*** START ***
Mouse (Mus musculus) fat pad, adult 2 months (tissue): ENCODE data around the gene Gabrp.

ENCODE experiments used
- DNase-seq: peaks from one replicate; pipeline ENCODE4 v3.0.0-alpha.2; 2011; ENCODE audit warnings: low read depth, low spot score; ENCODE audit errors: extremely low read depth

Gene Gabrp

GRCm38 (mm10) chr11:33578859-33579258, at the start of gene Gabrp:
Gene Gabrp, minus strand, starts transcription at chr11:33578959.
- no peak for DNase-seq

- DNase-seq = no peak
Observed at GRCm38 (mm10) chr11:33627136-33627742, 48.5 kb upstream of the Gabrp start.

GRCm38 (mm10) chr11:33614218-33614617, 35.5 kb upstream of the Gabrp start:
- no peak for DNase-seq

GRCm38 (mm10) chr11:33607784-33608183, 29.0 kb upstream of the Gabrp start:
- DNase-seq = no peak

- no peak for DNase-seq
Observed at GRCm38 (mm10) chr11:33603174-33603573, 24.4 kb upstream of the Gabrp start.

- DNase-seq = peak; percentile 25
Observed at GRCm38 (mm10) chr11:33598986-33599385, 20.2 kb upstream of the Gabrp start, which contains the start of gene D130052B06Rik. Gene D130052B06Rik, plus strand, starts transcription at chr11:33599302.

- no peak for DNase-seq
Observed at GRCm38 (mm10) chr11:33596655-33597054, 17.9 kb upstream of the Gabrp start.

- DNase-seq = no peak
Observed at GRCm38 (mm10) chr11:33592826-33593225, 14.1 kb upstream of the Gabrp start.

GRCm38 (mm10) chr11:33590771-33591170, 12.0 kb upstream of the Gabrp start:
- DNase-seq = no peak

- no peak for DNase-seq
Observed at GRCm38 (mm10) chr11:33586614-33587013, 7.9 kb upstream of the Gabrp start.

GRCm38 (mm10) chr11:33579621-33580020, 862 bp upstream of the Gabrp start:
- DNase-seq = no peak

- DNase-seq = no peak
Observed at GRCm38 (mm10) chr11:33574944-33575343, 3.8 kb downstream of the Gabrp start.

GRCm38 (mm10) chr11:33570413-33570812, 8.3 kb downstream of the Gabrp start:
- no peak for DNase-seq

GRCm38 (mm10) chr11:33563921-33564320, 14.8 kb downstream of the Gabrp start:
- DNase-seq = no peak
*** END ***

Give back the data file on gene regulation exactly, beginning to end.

Mouse (Mus musculus) fat pad, adult 2 months (tissue): ENCODE data around the gene Gabrp.

ENCODE experiments used
- DNase-seq: peaks from one replicate; pipeline ENCODE4 v3.0.0-alpha.2; 2011; ENCODE audit warnings: low read depth, low spot score; ENCODE audit errors: extremely low read depth

Gene Gabrp

GRCm38 (mm10) chr11:33578859-33579258, at the start of gene Gabrp:
Gene Gabrp, minus strand, starts transcription at chr11:33578959.
- no peak for DNase-seq

- DNase-seq = no peak
Observed at GRCm38 (mm10) chr11:33627136-33627742, 48.5 kb upstream of the Gabrp start.

GRCm38 (mm10) chr11:33614218-33614617, 35.5 kb upstream of the Gabrp start:
- no peak for DNase-seq

GRCm38 (mm10) chr11:33607784-33608183, 29.0 kb upstream of the Gabrp start:
- DNase-seq = no peak

- no peak for DNase-seq
Observed at GRCm38 (mm10) chr11:33603174-33603573, 24.4 kb upstream of the Gabrp start.

- DNase-seq = peak; percentile 25
Observed at GRCm38 (mm10) chr11:33598986-33599385, 20.2 kb upstream of the Gabrp start, which contains the start of gene D130052B06Rik. Gene D130052B06Rik, plus strand, starts transcription at chr11:33599302.

- no peak for DNase-seq
Observed at GRCm38 (mm10) chr11:33596655-33597054, 17.9 kb upstream of the Gabrp start.

- DNase-seq = no peak
Observed at GRCm38 (mm10) chr11:33592826-33593225, 14.1 kb upstream of the Gabrp start.

GRCm38 (mm10) chr11:33590771-33591170, 12.0 kb upstream of the Gabrp start:
- DNase-seq = no peak

- no peak for DNase-seq
Observed at GRCm38 (mm10) chr11:33586614-33587013, 7.9 kb upstream of the Gabrp start.

GRCm38 (mm10) chr11:33579621-33580020, 862 bp upstream of the Gabrp start:
- DNase-seq = no peak

- DNase-seq = no peak
Observed at GRCm38 (mm10) chr11:33574944-33575343, 3.8 kb downstream of the Gabrp start.

GRCm38 (mm10) chr11:33570413-33570812, 8.3 kb downstream of the Gabrp start:
- no peak for DNase-seq

GRCm38 (mm10) chr11:33563921-33564320, 14.8 kb downstream of the Gabrp start:
- DNase-seq = no peak